Using condoms can help protect against the virus that causes genital warts. A vaccine is also available.
Using condoms every time you have vaginal or anal sex is the most effective way to avoid getting genital warts, other than being celibate (not having sex). Condoms also helps protect you from other sexually transmitted infections (STIs) and pregnancy. However, the protection offered by condoms is not 100%. Genital warts are the result of a viral skin infection caused by the human papillomavirus (HPV). Because HPV is spread by skin-to-skin contact, it is possible for the skin around your genital area not covered by the condom to become infected.
But condoms remain the safest option. If you have oral sex, cover the penis with a condom. Avoid sharing sex toys. However, if you do share them, wash them or cover them with a new condom before anyone else uses them.
Following these measures will also help protect you from getting a number of other STIs, such as HIV, chlamydia and gonorrhoea.
In recent years in Bangladesh, the vaccine Gardasil is being used and can help protect against HPV types 6 and 11, which cause around 90% of genital warts.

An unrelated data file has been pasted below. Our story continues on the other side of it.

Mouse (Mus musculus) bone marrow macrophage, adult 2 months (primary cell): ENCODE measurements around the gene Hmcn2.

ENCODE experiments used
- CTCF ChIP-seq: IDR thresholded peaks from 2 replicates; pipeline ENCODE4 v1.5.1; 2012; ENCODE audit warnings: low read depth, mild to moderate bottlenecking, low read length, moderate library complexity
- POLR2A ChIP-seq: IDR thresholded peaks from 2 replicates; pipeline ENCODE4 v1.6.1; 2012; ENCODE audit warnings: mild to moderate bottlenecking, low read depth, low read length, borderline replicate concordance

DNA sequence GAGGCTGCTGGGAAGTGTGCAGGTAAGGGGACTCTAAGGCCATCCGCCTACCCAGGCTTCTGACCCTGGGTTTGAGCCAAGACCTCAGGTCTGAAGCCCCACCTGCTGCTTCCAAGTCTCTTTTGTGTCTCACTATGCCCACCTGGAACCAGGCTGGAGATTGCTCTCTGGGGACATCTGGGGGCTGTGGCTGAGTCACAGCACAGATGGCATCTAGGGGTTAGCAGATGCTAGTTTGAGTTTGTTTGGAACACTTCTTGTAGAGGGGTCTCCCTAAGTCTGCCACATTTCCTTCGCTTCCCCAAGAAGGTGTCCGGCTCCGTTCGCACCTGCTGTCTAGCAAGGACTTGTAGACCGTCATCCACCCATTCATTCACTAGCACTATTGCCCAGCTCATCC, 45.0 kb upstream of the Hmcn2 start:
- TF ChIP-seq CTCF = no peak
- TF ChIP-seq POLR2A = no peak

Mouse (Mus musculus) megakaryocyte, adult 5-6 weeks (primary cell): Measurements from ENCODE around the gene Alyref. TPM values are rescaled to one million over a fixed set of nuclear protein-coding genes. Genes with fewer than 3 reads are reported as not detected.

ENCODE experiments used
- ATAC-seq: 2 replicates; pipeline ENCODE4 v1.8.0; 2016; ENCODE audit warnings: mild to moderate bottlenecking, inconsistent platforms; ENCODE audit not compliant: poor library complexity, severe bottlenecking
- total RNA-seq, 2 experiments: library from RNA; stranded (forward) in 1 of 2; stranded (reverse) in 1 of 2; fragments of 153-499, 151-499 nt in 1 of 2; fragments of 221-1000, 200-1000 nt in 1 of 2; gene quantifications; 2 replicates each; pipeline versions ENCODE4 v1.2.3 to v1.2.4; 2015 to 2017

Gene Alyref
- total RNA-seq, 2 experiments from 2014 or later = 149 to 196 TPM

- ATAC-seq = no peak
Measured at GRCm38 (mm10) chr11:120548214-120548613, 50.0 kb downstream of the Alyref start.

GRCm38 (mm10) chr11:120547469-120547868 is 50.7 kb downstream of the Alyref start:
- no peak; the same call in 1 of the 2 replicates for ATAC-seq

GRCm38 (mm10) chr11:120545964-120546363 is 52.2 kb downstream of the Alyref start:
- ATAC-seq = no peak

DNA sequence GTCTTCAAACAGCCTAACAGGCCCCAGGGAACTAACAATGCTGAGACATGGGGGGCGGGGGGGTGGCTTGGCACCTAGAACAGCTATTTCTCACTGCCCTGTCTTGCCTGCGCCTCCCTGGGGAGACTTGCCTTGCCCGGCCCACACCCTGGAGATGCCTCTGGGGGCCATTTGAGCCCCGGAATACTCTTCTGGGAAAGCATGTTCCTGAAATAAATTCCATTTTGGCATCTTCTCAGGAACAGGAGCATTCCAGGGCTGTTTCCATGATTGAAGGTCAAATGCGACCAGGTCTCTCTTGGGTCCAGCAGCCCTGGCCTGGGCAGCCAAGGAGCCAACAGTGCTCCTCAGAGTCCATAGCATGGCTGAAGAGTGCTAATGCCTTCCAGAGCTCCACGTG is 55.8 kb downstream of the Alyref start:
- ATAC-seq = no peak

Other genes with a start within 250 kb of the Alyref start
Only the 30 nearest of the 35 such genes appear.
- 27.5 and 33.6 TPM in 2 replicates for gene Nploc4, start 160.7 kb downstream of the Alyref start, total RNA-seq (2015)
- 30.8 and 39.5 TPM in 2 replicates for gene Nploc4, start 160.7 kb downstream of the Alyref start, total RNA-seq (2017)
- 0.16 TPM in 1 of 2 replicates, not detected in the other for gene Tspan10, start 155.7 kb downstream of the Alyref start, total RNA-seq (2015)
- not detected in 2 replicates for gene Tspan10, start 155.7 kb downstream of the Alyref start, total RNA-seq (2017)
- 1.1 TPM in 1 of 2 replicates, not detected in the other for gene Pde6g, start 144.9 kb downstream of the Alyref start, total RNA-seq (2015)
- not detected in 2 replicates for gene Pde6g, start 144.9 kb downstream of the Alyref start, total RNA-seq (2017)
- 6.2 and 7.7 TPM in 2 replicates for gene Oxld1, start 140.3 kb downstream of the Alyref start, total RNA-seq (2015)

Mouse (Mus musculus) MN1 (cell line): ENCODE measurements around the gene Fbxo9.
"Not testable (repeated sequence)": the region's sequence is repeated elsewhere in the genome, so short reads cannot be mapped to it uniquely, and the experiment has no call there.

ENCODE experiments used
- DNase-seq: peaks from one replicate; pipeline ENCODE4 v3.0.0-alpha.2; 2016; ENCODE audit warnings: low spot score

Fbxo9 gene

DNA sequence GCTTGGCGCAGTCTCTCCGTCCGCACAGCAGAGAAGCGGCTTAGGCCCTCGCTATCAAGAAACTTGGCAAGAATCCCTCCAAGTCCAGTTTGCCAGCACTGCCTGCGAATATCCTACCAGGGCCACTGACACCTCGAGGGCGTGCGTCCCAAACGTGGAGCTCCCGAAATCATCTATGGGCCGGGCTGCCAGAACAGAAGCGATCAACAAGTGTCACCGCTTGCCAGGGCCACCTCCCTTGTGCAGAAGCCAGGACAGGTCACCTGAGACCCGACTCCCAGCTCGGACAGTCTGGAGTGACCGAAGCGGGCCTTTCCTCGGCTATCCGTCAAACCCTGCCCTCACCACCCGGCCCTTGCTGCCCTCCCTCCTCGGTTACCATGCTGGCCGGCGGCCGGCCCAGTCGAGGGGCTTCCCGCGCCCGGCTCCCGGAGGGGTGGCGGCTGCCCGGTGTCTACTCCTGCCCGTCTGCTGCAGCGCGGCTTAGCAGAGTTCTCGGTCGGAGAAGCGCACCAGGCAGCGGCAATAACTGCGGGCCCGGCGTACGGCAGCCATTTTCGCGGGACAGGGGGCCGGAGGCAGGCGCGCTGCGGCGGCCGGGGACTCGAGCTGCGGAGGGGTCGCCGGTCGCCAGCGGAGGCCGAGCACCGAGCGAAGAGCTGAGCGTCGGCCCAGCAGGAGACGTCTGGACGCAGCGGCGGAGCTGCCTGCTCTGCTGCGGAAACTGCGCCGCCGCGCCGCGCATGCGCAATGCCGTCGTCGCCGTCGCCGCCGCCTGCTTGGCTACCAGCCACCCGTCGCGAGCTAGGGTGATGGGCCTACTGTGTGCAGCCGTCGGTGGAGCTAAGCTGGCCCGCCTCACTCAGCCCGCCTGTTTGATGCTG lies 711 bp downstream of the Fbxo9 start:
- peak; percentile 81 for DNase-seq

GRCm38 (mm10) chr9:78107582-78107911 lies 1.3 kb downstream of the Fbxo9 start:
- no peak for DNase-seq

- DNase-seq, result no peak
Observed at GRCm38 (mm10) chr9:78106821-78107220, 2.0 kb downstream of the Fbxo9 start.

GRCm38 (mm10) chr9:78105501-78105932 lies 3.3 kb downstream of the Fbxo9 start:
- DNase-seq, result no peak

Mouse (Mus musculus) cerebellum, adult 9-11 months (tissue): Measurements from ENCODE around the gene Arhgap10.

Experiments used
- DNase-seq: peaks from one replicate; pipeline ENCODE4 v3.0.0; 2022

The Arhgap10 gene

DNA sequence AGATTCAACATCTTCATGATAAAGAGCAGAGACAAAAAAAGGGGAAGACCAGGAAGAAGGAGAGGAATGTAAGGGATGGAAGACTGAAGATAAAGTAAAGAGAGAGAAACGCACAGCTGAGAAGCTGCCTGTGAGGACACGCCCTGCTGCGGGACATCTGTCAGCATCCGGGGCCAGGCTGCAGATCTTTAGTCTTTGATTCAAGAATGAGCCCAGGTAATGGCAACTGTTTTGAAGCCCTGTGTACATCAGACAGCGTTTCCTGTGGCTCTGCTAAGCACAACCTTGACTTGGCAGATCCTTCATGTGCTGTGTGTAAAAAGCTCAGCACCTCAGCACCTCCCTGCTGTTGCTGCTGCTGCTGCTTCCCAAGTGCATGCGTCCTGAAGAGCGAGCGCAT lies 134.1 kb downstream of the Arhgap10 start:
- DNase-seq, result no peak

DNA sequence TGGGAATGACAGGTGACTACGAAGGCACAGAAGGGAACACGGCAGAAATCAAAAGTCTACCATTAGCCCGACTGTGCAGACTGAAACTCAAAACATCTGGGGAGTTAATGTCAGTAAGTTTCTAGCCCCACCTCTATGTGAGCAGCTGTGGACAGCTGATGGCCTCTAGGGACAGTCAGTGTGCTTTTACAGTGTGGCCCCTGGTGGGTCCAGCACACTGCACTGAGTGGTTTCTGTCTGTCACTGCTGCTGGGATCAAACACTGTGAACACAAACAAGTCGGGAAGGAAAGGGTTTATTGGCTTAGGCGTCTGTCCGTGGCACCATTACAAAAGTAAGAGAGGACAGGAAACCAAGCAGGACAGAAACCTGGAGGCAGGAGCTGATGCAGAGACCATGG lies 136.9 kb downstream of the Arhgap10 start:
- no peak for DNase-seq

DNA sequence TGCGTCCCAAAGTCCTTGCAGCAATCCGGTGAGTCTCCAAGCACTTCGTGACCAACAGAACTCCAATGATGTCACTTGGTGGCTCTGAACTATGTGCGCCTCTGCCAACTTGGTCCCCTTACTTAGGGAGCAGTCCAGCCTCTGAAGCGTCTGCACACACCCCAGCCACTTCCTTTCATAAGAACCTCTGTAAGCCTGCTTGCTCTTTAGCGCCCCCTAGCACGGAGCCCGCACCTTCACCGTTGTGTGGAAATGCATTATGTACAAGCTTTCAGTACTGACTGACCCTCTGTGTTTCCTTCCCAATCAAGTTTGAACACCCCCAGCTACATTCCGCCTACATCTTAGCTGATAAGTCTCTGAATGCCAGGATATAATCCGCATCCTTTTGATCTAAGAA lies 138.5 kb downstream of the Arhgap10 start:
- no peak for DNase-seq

It also protects against types 16 and 18, which are linked to more than 70% of cases of cervical cancer.
Before, a different vaccine called Cervarix was used to protect against HPV types 16 and 18. It is still in use.
However, HPV vaccines cannot protect against all types of HPV. If you are a woman and have received HPV vaccinations, you should still attendcervical screening (smear tests) as the vaccines do not guarantee that you will not develop cervical cancer in the future.
HPV vaccines are designed to try to help protect you from developing certain types of HPV infection. They are likely to be of most benefit before you have had sexual contact. It is not clear if there would be any benefit in receiving HPV vaccination if you:
are a man
have already had sex
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